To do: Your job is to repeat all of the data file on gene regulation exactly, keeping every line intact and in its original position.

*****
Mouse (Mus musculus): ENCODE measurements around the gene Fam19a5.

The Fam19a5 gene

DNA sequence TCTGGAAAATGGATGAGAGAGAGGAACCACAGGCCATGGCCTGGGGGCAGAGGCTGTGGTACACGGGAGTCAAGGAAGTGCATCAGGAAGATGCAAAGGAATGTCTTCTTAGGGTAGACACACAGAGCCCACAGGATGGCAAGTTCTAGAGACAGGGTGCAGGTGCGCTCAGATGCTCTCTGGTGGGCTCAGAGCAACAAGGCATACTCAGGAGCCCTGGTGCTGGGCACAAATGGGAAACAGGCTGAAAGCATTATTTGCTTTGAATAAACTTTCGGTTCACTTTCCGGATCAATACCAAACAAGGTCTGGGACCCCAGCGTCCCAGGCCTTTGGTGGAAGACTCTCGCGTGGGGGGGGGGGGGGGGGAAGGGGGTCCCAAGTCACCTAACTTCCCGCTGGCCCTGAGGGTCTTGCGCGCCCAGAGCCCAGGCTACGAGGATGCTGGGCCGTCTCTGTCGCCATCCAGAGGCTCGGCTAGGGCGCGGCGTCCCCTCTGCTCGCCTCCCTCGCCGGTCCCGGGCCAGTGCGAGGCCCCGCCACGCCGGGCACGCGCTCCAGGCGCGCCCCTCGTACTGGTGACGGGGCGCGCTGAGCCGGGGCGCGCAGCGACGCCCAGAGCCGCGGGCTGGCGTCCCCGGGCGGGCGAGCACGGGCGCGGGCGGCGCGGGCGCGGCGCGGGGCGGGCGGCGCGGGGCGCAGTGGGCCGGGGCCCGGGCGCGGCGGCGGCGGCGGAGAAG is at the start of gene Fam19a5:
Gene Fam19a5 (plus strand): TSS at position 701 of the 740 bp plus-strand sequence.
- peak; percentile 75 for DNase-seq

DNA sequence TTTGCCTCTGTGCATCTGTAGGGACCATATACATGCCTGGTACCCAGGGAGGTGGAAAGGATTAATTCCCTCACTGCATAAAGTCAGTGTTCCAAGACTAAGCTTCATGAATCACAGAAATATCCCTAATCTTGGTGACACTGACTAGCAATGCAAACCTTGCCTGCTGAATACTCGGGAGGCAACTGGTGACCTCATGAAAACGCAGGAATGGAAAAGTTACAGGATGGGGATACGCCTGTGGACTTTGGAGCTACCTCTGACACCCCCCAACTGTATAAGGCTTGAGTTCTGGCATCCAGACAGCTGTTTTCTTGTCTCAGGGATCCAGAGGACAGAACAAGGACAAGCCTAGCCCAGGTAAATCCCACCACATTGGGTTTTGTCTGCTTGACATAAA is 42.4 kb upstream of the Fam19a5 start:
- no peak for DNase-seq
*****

Mouse (Mus musculus): ENCODE measurements around the gene Fam19a5.

The Fam19a5 gene

DNA sequence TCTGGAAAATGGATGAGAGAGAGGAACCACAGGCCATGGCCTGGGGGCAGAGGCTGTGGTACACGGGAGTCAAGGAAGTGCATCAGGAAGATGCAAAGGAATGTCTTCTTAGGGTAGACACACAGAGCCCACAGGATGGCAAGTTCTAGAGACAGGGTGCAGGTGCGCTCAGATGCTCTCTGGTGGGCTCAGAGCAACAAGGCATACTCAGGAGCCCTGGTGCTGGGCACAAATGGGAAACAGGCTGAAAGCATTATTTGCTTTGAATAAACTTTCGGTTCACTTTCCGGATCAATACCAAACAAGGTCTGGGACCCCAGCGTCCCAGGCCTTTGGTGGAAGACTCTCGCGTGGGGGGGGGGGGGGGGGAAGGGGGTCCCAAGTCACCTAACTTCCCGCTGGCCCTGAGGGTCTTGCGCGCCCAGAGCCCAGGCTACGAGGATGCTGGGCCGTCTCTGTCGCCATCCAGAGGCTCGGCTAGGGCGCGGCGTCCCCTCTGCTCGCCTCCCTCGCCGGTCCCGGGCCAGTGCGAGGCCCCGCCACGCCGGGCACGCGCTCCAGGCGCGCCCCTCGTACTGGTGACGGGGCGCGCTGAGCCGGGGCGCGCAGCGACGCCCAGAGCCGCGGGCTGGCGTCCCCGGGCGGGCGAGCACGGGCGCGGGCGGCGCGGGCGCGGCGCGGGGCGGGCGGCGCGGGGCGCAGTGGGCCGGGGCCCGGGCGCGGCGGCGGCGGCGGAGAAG is at the start of gene Fam19a5:
Gene Fam19a5 (plus strand): TSS at position 701 of the 740 bp plus-strand sequence.
- peak; percentile 75 for DNase-seq

DNA sequence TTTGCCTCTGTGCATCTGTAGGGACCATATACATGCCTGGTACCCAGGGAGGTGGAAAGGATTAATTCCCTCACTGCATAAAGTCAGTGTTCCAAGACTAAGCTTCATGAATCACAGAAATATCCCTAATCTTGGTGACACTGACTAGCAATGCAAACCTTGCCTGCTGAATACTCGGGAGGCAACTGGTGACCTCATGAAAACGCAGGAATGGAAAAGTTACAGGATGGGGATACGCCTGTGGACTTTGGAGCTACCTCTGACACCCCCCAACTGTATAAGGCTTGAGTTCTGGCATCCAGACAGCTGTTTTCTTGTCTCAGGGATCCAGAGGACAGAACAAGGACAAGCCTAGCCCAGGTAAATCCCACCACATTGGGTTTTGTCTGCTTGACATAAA is 42.4 kb upstream of the Fam19a5 start:
- no peak for DNase-seq